This particular scene was designed purely to promote the upgrade to the Fantasy collection in the Total Textures product range.
The idea behind the image was to visualise a modest interior or entranceway within a Medieval / fictional setting that would convey how some of the textures could be utilised.
As the final render was to be reasonably small and had to be done quickly I deliberately kept the content simple.
The first step was to start to build the scene and ensure it was not too complex in order that the attention would be focused on the textures and not the geometry (Fig.01).
Once I had a rough notion of where things would be I set up a camera and made sure that the image aspect of the final render was correct. I then turned on Show Safe Frame which can be found in the menu by right clicking the viewport label. This is very helpful when you only wish to concentrate on areas that will actually be visible as it only shows the part of the scene which will be rendered (Fig.02).
It is a useful technique which proves very efficient when you have time limitations ( and who doesn't these days ! ) but there is one more component which can be added into the equation before any texturing is done – the lighting. I often find that setting up the lighting at this stage is also an invaluable way of filtering out areas that may not need so much attention. Off course all of this only really applies to a still and not an animation but that is fine in this case (Fig.03).
The key light in the scene which represents the sun is a Target Direct light with Ray Traced Shadows turned on, and whose target can be seen angled into the room via the window (1 in Fig.01). I also added two Omni lights to show some bounce light from the window (2 in Fig.01). The lower left one was used to highlight the shields with Shadow Maps enabled and the other to emphasize the steps a little more using Ray Traced Shadows and a very low intensity (0.3) I used Mental Ray as the renderer and by surrounding the scene within a self illuminated light dome I could utilise the Final Gather functions under the Indirect Illumination tab in the Render Scene Dialogue to simulate the sunlight filling the room by way of Diffuse Bounces (Fig.04) You can see the final result in Fig.03 and with these settings now established it was time to begin the texturing.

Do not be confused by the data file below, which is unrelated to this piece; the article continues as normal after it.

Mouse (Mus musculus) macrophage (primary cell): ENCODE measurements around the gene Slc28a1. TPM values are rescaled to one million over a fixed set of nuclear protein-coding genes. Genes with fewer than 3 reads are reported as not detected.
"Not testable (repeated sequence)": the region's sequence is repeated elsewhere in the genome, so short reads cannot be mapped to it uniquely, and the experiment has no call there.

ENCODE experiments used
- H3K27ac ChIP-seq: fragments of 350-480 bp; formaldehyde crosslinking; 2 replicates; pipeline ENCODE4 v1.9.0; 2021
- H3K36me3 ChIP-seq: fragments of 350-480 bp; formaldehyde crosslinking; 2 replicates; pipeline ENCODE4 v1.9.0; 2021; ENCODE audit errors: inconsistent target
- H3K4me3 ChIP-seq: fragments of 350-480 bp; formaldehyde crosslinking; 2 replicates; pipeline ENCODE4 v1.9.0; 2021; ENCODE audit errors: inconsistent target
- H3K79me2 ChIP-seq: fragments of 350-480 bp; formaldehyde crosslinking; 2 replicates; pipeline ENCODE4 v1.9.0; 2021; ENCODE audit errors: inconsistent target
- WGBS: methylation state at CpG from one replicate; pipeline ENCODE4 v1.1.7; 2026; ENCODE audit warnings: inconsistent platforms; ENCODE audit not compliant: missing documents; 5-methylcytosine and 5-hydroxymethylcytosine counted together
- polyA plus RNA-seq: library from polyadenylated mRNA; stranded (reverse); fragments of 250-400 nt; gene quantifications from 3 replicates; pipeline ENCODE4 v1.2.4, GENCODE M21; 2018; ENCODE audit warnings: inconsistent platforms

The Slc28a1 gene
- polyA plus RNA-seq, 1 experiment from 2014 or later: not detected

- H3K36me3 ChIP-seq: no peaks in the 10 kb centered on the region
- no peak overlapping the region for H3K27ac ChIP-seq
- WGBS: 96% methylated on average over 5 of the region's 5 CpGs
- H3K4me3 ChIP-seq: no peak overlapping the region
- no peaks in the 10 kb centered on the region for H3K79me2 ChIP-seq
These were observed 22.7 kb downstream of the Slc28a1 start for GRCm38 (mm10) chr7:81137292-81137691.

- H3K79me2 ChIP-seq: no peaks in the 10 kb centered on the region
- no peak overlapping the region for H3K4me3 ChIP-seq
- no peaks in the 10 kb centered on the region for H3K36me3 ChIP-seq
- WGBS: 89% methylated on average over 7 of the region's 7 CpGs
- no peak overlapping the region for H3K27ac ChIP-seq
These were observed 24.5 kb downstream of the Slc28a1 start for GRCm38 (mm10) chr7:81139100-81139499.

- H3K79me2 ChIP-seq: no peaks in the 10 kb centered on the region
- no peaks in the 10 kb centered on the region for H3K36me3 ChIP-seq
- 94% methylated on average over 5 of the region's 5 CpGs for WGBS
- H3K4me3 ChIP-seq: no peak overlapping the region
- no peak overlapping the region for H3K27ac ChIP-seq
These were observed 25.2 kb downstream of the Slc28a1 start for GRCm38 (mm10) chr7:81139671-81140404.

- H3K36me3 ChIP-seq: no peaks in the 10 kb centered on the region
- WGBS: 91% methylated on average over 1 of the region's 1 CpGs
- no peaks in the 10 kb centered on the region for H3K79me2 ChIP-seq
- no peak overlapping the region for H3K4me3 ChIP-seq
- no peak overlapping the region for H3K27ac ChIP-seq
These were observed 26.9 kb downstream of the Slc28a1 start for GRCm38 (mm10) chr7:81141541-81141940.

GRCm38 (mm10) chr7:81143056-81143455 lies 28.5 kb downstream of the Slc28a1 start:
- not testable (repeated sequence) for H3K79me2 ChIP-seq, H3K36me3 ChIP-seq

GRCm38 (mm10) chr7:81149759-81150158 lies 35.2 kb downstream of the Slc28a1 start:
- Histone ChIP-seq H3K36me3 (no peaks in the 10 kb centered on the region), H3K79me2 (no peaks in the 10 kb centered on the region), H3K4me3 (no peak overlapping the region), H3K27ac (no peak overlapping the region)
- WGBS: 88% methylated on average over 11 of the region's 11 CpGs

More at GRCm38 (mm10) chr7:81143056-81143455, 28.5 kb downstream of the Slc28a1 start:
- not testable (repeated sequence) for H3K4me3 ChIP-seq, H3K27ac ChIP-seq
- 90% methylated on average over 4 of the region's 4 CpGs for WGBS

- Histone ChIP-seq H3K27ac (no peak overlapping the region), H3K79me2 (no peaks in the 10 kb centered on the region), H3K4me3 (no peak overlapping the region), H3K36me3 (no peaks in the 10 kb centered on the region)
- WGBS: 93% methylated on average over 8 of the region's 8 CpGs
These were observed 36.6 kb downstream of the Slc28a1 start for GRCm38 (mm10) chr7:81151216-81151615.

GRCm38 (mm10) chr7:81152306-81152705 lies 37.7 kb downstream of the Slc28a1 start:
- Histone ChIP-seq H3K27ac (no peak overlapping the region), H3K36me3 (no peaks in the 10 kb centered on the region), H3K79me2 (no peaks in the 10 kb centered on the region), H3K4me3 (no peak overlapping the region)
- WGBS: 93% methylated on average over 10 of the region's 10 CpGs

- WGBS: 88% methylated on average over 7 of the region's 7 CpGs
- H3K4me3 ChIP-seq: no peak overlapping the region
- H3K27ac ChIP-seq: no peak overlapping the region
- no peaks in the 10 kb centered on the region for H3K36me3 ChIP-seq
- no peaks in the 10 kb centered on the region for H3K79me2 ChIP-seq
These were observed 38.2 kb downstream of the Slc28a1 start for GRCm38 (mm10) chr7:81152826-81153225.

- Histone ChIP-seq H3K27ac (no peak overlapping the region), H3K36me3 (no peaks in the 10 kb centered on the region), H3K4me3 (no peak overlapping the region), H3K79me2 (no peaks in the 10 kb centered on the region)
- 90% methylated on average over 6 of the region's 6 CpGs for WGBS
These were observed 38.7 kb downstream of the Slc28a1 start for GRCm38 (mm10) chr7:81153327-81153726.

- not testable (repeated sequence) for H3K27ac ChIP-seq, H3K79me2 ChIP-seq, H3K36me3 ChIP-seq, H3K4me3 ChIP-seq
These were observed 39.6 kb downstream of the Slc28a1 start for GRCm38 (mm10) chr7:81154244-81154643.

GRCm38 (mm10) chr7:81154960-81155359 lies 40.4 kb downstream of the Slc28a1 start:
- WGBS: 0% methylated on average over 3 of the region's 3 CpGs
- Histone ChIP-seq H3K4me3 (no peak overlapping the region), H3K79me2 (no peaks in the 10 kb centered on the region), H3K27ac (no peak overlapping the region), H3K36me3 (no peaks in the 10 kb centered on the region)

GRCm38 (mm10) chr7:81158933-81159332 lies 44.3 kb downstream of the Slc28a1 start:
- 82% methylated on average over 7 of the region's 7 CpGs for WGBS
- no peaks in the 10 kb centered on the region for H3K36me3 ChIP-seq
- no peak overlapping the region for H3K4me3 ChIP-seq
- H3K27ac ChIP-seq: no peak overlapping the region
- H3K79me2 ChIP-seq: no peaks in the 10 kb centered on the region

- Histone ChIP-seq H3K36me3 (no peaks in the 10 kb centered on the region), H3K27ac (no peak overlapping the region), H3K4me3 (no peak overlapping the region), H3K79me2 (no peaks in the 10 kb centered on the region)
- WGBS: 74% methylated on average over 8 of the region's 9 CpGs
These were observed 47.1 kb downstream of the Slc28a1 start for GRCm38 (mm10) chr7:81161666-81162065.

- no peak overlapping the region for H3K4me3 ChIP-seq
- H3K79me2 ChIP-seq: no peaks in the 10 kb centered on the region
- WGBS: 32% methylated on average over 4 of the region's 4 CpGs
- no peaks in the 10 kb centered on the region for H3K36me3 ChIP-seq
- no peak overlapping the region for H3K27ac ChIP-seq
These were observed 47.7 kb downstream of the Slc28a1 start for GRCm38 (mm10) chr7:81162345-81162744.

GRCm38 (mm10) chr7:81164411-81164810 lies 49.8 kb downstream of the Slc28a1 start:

When texturing simple scenes such as this for a small output size I often cut corners with the mapping/unwrapping and decide to add the finer details in Photoshop afterwards but for the purposes of this tutorial I shall unwrap the various pieces of gemoetry and use dirt maps to localise the detail where necessary.
As this was a promotional render it did not matter about optimizing texture space etc. so I did not waste time fitting all the unwraps into minimized templates. The main maps used for the scene in the end were the floor, two walls, sides of the steps and the steps themselves. I usually start with the largest areas first – the floor in this case – and by using the geometry in the scene as a guide I placed dirt onto the texture where the edges of the staircase meet the floor (red lines in Fig.05).
Other areas where dirt would be apparent are marked in green. The way I achieved this was to paste in the dirt layer, shift the hue towards a brown and then set the blending mode and opacity to Overlay 50% (Fig.06).
The main focus of the texturing was the staircase as this was the most prominent component in the scene. In Fig.07 you can see the final texture outlined in black and the various maps that were used to create it. The main part was made from the stonework on the left but I made a colour change to provide a mortar as opposed to the appearance of an outer wall. I took the stone edging from another image to add some interest along the left corner edge and then applied my dirt areas along the base of the steps. You can see when the map is set to Normal mode how it appears almost black but when changed to Soft Light how it conveys the appearance of damp and grime.